"We just tried to bring as much range as we could to the album," Apollo says, "as much versatility as we could. We did vocal tracks and turntable tracks, and we did different kinds of turntable tracks. We did a bounce track, we did a straight turntable track, and we did some turntable vocal tracks. It's basically all the styles we use in the clubs -- our mixing styles, our cutting skills, our producing skills -- all into one collaboration together. We even have a b-boy break track in there, the last one, 'Morning Showers.' We tried to bring as many styles as we could to the album, just to get more versatility."
Created in part during a weeklong "beat retreat," in which the three DJs holed up in a South Lake Tahoe cabin and recorded music while the snow drifted outside, Many Styles boasts guest shots from some underground hip hop royalty, including Black Star's Talib Kweli and the Roots' Black Thought, as well as the aforementioned Mystic and her Bay Area cohorts Goapele and Zion I. The X-ecutioners' Rob Swift and Roc Raida step in on the album's highlight, "Tha Cipha," a cohesive lyric track constructed out of classic rap snippets. Interspersed throughout are a series of truly funny intersong skits revolving around the conflicting -- and sometimes absurd -- requests that club DJs deal with every night, with wave after wave of clubgoers insisting on more scratching, or more Lil' Kim, or more G-Funk, or more dancehall -- and all of it rightnow ("When you gonna play it?" demands one woman. "Come on! Come on, Fast Fingers, play it! Hurry!").
Asked about the skits, Apollo bursts out laughing. "That's basically what happens behind the DJ booth," he says. "That's just how it is at a party. Lot of people to cater to out there. So you try to just please everybody, and give them what they want -- but at the same time just keeping it respectable."
That people-pleasing ethic was ingrained in Apollo, Shortkut, and Vinroc long before they became Triple Threat -- for that matter, long before Apollo co-founded the Skratch Piklz (with Mix Master Mike and DJ Q-Bert) or Shortkut joined the now-defunct collective. With Vinroc doing the same thing back in New York and New Jersey, Apollo and Shortkut roamed Daly City's thriving mobile DJ scene, plugging in at community halls and rec centers and doing whatever was needed to turn a club into an event. The ethic survives intact; for its April 30 show at the DNA Lounge, Triple Threat dug into an ancient bag of tricks to keep things interesting.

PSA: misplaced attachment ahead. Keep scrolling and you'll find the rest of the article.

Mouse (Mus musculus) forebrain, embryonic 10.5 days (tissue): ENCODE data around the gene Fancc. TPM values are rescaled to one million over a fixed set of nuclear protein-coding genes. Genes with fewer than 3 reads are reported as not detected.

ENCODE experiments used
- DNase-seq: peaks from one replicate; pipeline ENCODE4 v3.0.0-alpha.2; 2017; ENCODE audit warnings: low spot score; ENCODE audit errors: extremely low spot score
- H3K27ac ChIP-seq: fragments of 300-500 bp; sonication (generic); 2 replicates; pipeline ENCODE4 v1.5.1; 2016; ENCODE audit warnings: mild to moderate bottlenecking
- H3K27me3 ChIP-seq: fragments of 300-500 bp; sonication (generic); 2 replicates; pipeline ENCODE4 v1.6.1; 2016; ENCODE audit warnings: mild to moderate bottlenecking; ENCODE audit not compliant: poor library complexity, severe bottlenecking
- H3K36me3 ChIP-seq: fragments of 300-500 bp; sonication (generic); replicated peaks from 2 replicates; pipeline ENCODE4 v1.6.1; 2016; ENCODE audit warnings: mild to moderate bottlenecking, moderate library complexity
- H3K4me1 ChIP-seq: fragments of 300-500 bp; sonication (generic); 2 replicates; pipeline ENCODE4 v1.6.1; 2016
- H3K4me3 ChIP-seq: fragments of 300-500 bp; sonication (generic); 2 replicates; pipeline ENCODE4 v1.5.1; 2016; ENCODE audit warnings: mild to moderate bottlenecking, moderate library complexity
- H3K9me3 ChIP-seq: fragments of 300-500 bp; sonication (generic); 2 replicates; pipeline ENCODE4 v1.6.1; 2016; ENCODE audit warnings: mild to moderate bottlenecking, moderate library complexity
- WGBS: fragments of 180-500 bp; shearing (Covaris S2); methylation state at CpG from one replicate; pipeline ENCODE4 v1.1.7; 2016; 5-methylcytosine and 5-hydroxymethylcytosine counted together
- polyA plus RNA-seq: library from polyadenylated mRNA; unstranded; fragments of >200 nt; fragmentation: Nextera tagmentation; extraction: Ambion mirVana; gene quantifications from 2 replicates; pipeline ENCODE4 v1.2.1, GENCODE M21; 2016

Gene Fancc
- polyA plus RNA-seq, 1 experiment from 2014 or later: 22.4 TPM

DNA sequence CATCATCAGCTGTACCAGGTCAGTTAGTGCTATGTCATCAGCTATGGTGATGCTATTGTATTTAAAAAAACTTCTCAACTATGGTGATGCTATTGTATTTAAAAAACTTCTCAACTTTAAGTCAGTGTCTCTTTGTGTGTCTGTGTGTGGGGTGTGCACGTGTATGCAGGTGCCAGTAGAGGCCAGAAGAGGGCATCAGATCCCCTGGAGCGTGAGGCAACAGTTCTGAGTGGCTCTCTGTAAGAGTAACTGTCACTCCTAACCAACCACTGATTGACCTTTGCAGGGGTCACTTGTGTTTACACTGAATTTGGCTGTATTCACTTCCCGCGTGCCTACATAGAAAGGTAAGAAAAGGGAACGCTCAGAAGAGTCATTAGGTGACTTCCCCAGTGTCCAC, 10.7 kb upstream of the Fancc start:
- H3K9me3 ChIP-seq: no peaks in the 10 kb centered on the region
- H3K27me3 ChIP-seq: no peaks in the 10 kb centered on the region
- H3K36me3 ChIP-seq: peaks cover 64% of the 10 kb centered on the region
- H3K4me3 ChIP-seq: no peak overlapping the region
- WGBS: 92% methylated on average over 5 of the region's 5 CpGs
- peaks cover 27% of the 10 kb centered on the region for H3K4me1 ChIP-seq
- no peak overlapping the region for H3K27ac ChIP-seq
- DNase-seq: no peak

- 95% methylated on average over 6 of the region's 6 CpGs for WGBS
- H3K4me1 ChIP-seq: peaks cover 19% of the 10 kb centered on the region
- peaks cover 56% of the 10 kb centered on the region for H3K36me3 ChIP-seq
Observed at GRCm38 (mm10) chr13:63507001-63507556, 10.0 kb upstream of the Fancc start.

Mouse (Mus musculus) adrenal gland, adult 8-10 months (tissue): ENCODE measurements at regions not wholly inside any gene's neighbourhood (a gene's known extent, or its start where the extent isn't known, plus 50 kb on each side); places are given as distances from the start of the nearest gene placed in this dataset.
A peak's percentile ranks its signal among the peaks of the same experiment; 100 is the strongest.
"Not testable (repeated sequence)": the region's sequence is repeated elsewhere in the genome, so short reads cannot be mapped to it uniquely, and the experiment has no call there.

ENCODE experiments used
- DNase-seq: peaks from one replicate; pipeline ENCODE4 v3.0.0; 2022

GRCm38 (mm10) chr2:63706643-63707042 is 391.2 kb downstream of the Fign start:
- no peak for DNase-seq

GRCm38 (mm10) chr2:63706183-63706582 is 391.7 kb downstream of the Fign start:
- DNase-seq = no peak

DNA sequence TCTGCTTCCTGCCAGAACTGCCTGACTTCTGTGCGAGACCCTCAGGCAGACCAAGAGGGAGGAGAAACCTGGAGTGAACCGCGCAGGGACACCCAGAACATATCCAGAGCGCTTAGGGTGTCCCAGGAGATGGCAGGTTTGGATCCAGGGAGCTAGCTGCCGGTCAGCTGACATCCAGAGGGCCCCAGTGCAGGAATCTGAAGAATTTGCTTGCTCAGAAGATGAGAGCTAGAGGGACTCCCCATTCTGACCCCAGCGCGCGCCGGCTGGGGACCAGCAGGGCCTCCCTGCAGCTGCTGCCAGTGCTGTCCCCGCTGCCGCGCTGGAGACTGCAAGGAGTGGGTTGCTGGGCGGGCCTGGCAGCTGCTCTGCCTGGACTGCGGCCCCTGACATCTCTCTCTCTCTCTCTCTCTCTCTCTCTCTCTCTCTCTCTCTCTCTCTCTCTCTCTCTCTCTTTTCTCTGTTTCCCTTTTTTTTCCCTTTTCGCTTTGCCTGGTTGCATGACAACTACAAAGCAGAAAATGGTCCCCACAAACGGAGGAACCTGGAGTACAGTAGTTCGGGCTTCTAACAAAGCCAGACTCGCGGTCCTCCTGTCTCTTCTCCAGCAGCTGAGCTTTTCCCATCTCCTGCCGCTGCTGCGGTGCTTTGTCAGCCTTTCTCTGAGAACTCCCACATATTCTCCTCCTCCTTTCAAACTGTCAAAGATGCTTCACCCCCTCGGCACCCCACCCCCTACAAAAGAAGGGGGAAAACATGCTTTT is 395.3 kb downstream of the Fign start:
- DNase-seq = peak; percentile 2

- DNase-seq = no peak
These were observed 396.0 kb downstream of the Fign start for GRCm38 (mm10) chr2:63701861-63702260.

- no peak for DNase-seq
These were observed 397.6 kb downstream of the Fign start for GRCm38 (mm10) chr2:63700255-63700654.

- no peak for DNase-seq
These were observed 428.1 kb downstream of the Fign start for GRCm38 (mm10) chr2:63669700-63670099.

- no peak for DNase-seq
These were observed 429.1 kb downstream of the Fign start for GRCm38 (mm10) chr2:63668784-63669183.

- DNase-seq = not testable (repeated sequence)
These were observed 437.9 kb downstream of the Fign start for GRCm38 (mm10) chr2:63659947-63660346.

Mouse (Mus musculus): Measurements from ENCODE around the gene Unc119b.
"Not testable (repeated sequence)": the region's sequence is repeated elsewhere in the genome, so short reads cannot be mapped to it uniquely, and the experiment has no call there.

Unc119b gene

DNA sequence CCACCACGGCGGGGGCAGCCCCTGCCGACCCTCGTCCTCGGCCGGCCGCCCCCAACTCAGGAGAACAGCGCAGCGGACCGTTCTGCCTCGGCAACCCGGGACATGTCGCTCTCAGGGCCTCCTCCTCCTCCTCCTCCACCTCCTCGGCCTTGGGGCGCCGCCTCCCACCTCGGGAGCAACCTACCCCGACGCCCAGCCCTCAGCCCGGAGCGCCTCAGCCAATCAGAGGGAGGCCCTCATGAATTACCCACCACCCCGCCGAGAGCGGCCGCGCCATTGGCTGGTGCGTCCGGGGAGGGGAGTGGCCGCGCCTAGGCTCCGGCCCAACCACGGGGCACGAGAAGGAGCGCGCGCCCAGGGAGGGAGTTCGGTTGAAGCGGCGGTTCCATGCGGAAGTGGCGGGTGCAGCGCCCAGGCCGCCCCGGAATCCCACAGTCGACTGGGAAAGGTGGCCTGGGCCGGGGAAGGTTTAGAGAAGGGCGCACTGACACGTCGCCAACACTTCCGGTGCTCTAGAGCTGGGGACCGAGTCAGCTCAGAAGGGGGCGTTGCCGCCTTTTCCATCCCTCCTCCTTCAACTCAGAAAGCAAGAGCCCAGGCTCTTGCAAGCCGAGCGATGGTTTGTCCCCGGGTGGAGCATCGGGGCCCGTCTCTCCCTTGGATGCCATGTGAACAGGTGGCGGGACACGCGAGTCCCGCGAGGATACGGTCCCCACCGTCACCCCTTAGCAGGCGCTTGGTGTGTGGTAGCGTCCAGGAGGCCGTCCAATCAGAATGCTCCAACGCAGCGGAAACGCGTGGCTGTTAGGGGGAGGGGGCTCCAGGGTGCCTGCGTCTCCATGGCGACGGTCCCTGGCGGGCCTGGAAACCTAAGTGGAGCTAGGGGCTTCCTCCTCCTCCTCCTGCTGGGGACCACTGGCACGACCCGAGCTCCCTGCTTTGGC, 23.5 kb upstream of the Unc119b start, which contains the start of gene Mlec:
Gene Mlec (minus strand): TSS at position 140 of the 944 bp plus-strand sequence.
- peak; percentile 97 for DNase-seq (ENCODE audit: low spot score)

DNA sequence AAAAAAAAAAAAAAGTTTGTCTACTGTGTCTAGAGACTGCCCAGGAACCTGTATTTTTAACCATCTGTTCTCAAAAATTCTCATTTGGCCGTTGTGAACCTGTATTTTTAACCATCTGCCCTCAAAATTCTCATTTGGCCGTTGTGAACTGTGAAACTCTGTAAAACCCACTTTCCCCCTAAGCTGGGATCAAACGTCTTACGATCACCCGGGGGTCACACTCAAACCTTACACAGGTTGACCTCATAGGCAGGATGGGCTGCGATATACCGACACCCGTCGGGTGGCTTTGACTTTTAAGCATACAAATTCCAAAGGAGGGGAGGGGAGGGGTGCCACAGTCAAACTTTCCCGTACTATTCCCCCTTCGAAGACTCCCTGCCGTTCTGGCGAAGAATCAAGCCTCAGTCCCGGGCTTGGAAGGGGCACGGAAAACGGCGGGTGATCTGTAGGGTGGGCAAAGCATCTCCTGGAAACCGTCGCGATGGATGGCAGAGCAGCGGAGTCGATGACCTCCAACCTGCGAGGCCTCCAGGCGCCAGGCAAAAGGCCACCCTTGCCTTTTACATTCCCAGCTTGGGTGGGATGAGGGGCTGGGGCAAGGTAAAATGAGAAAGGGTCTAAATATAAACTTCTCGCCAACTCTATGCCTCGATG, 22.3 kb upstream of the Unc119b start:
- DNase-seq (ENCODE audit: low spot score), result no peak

"Fog machine, helicopter lights, all that," Shortkut laughs. "Yeah, we all came from mobile groups. Back then, there were at least 200 mobile systems in the Bay [Area]. Like Apollo's, Unlimited Sounds. They were one of the biggest in Daly City. You knew that if they were playing a showcase at, like, a hotel ballroom, they were going to come in with a phat setup. And it was always different, because the light show was different, the setup of the equipment was different. But then you still had Apollo DJing. So we want to bring that fun element back to it."
Ultimately, the Triple Threat DJs know that, long before it was about battles or cut-and-scratch records, before "turntablism" was even a word, being a hip hop DJ was about one thing: moving asses.
"We have the philosophy of, well, whatever crowd we're put in front of, we should be able to rock it," says Shortkut, also a member of L.A.'s Beat Junkies. "So many times I've done a gig on my own where I bring nothing but hard-core underground indie hip hop, jazz breaks, funk, scratch routines -- and all of a sudden it's nothing but a club, you know what I mean? Like a dance club where everyone just wants to hear Jay-Z all night. So I learned over the years, especially being with Triple Threat, to be prepared for whatever crowd's in front of you, just be able to rock it.
"Now I have a '4-inch rule' in my crate: 4 inches of everything. Four inches of underground, 4 inches of mainstream, 4 inches of reggae, 4 inches of battle scratch stuff. You gotta have at least 4 inches of everything in the crate. Just enough to satisfy everyone, you know what I mean?"
Yeah, exactly. So would Kool Herc.